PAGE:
How do you describe yourself as an equestrian?

As an equestrian, I follow two commandments. The first is this: “the horse comes first” which was instilled in me by my trainers Karla Pekor and Peggy Smith.

The second is this: “if there is a will there is a way.” My mom and my grandmother taught me this. They helped me clean stalls 5 days a week to support my passion. When I started showing at a higher level on the rated circuit, we would clean stalls 7 days a week and bumped up to 30 stalls instead of 15. It was hard work, but it was worth it to me because I was doing what I loved.

How did you start riding horses?

Our neighbors had horses in their backyard and I LOVED THEM! Especially this little pony named Sugar. I always wanted to ride and finally started riding lessons at five years old. However, riding lessons were expensive for a single mother, so my mom encouraged me to try different sports. I played soccer, basketball, and track. But my passion and love for horses still could not be hidden, and I secretly wanted more riding lessons.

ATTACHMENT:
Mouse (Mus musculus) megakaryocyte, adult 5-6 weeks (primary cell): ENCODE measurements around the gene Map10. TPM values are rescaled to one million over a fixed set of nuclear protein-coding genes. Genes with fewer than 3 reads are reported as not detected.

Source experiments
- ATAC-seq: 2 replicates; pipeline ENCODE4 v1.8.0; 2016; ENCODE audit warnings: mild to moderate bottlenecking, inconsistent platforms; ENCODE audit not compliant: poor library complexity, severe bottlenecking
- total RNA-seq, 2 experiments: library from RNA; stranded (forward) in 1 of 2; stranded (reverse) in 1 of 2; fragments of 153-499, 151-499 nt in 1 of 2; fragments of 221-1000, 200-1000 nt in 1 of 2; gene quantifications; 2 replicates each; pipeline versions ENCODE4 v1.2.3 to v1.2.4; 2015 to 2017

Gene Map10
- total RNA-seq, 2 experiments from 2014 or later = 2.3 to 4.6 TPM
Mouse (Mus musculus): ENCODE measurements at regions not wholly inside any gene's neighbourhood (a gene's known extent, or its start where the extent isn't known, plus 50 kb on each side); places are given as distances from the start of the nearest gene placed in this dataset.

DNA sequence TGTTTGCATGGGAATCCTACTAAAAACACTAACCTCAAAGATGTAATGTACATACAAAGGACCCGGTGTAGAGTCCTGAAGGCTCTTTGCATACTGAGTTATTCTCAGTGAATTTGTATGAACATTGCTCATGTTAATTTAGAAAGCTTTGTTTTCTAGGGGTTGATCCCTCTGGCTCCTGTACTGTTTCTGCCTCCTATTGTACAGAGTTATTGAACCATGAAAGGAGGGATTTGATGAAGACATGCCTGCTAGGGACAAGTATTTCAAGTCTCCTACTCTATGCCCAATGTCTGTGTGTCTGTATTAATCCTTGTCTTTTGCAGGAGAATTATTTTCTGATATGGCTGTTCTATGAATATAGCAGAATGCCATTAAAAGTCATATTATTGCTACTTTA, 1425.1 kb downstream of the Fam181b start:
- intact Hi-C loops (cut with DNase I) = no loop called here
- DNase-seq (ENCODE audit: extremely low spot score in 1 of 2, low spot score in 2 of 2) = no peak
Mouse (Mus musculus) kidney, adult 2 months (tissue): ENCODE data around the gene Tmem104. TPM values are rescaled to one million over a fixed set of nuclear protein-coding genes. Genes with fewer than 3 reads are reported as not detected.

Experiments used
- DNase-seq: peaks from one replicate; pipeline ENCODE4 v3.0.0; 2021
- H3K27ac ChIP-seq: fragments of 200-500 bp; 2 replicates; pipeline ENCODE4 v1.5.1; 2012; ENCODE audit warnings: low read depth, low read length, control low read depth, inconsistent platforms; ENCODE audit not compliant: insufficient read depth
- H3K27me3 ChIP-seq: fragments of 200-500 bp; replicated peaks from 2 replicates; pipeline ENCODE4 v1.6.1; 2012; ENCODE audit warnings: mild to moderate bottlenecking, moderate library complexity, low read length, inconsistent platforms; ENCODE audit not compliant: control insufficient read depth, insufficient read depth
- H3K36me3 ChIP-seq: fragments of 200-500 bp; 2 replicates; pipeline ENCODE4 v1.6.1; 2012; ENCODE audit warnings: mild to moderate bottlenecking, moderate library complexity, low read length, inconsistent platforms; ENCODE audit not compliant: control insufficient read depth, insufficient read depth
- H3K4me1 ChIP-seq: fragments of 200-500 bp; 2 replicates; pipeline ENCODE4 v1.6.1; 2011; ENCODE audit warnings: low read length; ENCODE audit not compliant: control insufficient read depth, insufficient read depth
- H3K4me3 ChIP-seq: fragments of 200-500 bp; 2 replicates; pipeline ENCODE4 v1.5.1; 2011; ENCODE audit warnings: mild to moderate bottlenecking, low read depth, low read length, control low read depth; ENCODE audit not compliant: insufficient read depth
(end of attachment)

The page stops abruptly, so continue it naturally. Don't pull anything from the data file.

One day I ventured down to the neighbor’s yard to ride Sugar. Little did I know, Sugar was their unbroke pony, and I was baiting her to come to me on a stump with a carrot so I could ride bareback with no bridle! Luckily, the neighbor stopped me before that happened, but my mom knew then that I was not going to give up on riding. After that day, I started riding and haven’t stopped since!

How do horses take part in your life today?

I attended Delaware State University where I was the first African American to receive a full Equestrian Scholarship. I graduated with a bachelor’s degree in Animal and Poultry Science and was then asked by South Dakota State University to help with their hunt seat team while getting my master’s degree.